While Florence and Giles is almost totally free from this kind of factual peppering, the level of detail in The Meaning of Night was also extraordinary, but occasionally more gratuitous than it comes off in The Convictions. For me, the distinction comes from whether there is a need to introduce a detail. (Does it advance the plot? Does it explain a character’s motivation?). Without a reason behind each detail, it risks changing the tenure of the novel, making it into some sort of immersive time travel, rather than a narrative entertainment.

So where does this leave our categorisation and definition of Neo-Victorianism? Some of the concerns of the movement I’ve discussed in previous posts (e.g. the prioritisation of previously repressed voices and the self-aware revisitation of standard Victorian literary tropes from a modern perspective) suggest something more is going on here than a spate of historical novels set in the Victorian period. If we take Neo-Victorianism as combining nineteenth-century setting with twenty-first century sensibilities and preoccupations, there is very much a space for The Convictions in this category. Hughes’s first novel is ‘historical’, but, in its very modern interrogations of personhood, morality, sexual relationships, power, and corruption, it has a strong claim to ‘Neo-Victorianism’ too.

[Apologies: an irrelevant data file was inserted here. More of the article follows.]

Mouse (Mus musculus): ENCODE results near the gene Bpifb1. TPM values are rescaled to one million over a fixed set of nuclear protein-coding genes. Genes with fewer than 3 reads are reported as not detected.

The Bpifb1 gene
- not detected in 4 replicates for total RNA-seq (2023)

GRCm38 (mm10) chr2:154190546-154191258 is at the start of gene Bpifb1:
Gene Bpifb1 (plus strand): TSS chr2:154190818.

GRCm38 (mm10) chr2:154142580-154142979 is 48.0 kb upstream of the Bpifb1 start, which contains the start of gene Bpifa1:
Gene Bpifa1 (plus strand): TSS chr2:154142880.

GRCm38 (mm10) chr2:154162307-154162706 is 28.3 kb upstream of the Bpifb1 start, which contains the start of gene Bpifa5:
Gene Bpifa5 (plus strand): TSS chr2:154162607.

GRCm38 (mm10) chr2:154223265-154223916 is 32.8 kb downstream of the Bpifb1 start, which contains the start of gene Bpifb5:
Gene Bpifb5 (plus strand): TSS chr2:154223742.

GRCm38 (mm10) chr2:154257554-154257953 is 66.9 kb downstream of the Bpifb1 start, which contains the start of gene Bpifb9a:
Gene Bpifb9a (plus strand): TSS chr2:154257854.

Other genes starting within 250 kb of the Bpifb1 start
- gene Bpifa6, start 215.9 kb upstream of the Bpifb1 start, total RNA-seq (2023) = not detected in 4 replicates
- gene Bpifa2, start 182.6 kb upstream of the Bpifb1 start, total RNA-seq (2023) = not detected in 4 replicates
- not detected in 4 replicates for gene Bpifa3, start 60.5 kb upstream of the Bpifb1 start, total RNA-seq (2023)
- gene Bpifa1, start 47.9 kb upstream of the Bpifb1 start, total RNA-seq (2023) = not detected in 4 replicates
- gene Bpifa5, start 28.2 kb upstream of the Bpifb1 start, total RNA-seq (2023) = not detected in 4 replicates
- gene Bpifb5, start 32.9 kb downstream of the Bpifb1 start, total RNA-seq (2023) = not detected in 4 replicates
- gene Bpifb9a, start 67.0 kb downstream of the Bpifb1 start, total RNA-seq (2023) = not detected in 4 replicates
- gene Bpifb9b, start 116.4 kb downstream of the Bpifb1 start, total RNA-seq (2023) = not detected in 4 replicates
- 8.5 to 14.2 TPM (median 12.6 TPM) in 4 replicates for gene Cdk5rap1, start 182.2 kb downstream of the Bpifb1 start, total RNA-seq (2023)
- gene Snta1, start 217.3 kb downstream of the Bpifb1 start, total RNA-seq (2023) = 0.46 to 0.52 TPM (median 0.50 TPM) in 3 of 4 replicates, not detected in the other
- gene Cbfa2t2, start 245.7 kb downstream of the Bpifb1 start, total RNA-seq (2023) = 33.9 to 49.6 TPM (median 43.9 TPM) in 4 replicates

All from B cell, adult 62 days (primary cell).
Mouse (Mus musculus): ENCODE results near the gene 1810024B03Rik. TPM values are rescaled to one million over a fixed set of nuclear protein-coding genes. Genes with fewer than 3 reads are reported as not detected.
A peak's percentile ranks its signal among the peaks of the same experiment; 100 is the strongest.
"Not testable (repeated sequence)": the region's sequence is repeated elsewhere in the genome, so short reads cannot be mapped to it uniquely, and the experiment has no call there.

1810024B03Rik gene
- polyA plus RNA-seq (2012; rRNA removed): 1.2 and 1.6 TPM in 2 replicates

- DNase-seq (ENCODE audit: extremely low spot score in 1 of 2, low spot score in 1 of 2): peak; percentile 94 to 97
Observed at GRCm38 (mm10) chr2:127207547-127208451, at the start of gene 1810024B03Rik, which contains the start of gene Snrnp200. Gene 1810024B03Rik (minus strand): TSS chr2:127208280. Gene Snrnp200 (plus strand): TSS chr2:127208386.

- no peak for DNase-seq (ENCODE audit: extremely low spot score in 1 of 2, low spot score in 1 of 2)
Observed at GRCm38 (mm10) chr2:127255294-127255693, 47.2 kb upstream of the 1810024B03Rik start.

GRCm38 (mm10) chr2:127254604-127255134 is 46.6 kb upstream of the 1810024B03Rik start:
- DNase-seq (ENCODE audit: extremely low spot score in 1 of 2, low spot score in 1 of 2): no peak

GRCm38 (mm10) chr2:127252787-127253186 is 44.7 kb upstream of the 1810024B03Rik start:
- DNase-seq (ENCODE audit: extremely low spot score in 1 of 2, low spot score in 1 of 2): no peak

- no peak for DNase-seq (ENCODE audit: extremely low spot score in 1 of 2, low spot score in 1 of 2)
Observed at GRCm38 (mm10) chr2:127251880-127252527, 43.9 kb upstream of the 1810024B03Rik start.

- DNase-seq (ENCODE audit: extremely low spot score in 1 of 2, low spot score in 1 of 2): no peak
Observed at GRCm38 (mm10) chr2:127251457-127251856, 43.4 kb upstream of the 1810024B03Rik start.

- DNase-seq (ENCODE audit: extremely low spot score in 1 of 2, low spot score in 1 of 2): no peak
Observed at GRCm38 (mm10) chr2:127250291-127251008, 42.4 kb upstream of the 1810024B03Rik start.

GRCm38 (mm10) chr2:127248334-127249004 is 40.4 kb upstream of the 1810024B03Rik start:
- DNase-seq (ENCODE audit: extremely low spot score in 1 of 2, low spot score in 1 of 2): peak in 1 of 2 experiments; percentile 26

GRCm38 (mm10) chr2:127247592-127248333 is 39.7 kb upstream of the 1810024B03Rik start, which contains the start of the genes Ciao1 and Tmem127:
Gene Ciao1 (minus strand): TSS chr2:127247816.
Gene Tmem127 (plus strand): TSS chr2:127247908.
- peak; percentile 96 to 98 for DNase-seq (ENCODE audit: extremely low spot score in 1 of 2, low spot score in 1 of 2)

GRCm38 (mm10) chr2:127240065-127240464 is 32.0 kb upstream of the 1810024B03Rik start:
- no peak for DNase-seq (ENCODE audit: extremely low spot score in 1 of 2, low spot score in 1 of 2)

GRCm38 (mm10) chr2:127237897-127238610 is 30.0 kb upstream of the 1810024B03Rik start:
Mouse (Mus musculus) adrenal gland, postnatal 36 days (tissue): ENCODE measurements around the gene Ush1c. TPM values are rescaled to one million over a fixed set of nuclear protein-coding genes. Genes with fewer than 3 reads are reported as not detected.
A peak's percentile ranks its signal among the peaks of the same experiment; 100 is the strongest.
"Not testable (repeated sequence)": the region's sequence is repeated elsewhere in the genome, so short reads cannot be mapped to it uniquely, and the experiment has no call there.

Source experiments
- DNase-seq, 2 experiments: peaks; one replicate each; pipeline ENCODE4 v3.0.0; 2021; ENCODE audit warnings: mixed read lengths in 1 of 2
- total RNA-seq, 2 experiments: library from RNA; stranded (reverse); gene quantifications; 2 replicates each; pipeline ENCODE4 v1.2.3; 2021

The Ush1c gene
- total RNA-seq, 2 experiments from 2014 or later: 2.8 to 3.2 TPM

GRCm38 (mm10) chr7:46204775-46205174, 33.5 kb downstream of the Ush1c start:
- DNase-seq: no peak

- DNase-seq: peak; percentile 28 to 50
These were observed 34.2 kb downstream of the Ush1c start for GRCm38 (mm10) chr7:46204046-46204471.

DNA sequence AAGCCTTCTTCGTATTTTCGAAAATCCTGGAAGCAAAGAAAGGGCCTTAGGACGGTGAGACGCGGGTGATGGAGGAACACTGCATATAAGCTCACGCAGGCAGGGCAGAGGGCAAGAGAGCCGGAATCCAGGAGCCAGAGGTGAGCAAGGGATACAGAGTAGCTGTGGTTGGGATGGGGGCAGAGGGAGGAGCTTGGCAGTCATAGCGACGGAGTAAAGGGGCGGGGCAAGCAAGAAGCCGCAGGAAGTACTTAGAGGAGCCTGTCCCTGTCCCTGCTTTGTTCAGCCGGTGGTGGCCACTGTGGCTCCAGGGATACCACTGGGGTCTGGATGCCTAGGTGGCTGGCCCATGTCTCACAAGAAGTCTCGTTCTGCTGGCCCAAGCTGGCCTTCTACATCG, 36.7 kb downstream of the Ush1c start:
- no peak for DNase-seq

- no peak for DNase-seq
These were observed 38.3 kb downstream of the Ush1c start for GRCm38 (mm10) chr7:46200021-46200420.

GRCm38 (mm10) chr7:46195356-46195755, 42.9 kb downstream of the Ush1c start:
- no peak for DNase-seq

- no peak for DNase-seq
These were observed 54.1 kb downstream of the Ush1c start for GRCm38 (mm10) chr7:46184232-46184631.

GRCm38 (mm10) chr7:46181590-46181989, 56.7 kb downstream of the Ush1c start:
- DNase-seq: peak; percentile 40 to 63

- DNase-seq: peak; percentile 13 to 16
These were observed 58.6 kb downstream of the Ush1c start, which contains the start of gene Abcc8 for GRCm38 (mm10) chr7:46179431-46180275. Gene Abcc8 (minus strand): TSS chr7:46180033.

Which novel should the Secret Victorianist read next as part of her Neo-Victorian Voices series? Let me know – here, on Facebook or by tweeting @SVictorianist!